In later years, Wilson explored the role that the cerebral cortex plays in the vestibular system; developed mathematical models to predict the behavior of individual neurons and neural circuits; and devoted an entire wing of his lab to studying the biological underpinnings of nausea and vomiting.
His work caught the attention of NASA, where scientists wanted to better understand vestibular side effects caused by weightlessness, including motion sickness, vomiting, and vertigo. Wilson kept a poster of a space shuttle launch, signed by a pair of astronauts, in his office, a reminder that his research, though focused on some of the smallest structures in the body, had vast implications.
Victor J. Wilson was born in Berlin on December 24, 1928. His parents, Russian Jews who fled to Germany during the Bolshevik revolution, left their adopted home when Hitler came to power in 1933 and relocated to Paris. Wilson attended the Lycée Claude Bernard, named for the renowned 19th-century French physiologist.
The family fled again, in 1940, leaving Paris just four days before the Nazis occupied the city that June. They spent several months in Cannes, then traveled across post-Civil War Spain to Portugal, and on to New York City by ship. Wilson learned English, his fourth language, as a middle school student in New York.
Wilson’s father, a civil engineer, wanted Wilson to become a doctor. But as a pre-med student at Tufts University, Wilson studied with Kenneth Roeder, who was among the first to use insects to investigate basic physiological problems. After being rejected by the top medical schools of the day (all maintained quotas on Jewish students), Wilson instead completed a master’s degree under Roeder’s mentorship and spent a year at Cambridge University conducting electrophysiological studies on cockroaches.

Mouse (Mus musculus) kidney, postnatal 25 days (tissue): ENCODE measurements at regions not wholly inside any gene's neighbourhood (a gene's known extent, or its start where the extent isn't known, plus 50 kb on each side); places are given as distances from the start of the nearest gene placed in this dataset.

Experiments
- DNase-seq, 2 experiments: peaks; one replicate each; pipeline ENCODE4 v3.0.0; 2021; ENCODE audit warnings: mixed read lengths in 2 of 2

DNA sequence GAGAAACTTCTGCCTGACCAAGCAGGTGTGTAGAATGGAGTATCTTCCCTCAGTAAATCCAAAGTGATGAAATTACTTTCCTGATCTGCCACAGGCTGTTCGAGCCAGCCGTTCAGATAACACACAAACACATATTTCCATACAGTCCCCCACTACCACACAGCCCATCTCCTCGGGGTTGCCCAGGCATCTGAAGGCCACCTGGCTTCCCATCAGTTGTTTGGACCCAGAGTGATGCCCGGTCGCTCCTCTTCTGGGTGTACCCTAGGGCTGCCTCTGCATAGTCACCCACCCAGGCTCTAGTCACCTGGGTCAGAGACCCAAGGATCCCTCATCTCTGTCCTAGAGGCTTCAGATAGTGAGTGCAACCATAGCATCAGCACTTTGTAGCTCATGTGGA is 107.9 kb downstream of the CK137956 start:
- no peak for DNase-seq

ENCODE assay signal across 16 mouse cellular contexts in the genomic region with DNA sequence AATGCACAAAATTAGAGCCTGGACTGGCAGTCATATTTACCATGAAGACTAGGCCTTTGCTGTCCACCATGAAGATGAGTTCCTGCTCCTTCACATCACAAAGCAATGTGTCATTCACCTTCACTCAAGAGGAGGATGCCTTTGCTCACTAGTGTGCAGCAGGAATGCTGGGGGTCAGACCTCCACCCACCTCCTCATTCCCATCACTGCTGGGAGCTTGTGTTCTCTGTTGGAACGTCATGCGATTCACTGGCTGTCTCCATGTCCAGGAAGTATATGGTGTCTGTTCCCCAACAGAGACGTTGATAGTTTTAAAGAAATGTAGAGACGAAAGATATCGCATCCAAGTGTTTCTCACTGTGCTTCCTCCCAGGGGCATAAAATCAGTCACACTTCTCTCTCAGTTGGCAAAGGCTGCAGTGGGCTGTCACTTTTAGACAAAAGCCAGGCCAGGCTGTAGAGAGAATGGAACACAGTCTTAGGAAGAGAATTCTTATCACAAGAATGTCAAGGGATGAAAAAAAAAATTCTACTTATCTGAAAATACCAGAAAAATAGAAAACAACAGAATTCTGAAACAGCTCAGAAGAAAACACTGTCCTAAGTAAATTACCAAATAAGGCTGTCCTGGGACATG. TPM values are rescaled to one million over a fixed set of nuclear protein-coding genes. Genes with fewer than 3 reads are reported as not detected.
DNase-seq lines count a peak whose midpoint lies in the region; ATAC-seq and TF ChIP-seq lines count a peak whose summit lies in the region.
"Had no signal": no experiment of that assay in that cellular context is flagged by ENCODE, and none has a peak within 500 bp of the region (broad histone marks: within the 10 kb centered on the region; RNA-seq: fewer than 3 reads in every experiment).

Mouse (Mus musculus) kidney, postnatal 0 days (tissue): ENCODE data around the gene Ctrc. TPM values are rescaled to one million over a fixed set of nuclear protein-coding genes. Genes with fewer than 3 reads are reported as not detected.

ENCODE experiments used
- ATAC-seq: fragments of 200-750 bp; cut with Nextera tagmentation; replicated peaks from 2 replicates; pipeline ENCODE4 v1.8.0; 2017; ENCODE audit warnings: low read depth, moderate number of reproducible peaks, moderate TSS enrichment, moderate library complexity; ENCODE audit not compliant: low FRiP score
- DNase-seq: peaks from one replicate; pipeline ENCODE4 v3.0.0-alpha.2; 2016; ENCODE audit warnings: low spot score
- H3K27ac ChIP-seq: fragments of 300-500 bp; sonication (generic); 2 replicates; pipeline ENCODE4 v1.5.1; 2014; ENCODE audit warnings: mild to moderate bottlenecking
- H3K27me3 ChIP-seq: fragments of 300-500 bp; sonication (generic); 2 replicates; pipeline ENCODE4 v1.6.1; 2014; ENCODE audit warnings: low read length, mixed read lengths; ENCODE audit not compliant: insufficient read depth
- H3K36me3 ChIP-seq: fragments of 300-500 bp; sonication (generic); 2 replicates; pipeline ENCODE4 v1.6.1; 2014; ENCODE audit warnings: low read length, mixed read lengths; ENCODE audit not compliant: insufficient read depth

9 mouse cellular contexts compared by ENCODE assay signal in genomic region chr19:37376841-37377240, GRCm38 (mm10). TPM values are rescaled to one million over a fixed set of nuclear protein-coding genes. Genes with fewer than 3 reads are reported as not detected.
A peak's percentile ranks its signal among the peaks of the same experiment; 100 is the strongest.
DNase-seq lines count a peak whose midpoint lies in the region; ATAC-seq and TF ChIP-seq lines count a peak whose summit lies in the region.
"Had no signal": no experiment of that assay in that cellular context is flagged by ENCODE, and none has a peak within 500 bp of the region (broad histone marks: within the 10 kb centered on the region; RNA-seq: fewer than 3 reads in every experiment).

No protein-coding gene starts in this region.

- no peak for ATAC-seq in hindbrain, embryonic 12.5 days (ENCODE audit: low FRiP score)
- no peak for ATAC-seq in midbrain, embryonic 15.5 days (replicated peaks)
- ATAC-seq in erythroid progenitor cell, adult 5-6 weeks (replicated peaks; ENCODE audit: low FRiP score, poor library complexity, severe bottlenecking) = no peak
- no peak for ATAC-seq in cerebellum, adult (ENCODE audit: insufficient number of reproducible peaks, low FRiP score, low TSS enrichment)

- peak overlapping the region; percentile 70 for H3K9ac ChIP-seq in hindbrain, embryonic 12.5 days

If Wilson’s newfound interests were medicine’s loss, they would prove to be physiology’s gain. After completing his Ph.D. at the University of Illinois, he soon found himself working as a research associate in Lloyd’s lab at what was then known as The Rockefeller Institute for Medical Research.
Wilson’s time at Rockefeller was interrupted by a three-year stint in the Army during which he carried out basic research at the Walter Reed National Military Medical Center. He returned to Rockefeller as an assistant professor in 1958, was promoted to associate professor 1962, and was made full professor in 1969. He retired in 1999.
Wilson first became interested in the vestibular system while working as a fellow at Australian National University in 1963, and he continued to expand his international collaborations over the succeeding decades, developing especially close relationships with colleagues in Japan.
In addition to numerous journal articles, Wilson co-authored the seminal textbook Mammalian Vestibular Physiology and contributed to The Vestibular System: A Sixth Sense. He was a fellow of the American Association for the Advancement of Science and a member of the Society for Neuroscience, the American Physiological Society, and the International Brain Research Association. He was on the editorial board of several journals, including Experimental Brain Research, where he was also editor of neurophysiology for more than 30 years.